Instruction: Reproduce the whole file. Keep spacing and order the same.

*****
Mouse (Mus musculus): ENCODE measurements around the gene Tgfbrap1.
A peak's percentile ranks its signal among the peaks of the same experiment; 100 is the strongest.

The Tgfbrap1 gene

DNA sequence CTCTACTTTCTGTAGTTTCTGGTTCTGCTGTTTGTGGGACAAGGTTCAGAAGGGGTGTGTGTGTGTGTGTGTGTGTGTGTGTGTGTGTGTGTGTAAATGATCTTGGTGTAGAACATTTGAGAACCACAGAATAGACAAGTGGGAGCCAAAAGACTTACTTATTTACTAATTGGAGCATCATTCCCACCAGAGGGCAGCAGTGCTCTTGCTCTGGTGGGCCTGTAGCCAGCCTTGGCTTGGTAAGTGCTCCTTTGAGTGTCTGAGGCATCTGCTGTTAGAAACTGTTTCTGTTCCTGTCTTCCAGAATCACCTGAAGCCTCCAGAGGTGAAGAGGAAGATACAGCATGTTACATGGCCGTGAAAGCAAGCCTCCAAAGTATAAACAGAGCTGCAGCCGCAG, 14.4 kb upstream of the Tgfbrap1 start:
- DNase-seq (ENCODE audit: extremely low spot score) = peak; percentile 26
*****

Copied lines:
Mouse (Mus musculus): ENCODE measurements around the gene Tgfbrap1.
A peak's percentile ranks its signal among the peaks of the same experiment; 100 is the strongest.

The Tgfbrap1 gene

DNA sequence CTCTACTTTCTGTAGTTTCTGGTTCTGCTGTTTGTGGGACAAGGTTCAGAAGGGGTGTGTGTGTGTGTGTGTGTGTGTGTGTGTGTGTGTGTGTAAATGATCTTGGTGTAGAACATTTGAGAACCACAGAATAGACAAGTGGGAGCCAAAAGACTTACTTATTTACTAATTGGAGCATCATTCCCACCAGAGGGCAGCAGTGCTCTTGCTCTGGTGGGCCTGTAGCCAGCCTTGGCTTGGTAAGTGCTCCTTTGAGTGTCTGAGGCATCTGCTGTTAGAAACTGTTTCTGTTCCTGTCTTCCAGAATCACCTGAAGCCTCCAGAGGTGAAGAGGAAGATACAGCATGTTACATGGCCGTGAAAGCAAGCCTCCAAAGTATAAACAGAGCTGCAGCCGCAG, 14.4 kb upstream of the Tgfbrap1 start:
- DNase-seq (ENCODE audit: extremely low spot score) = peak; percentile 26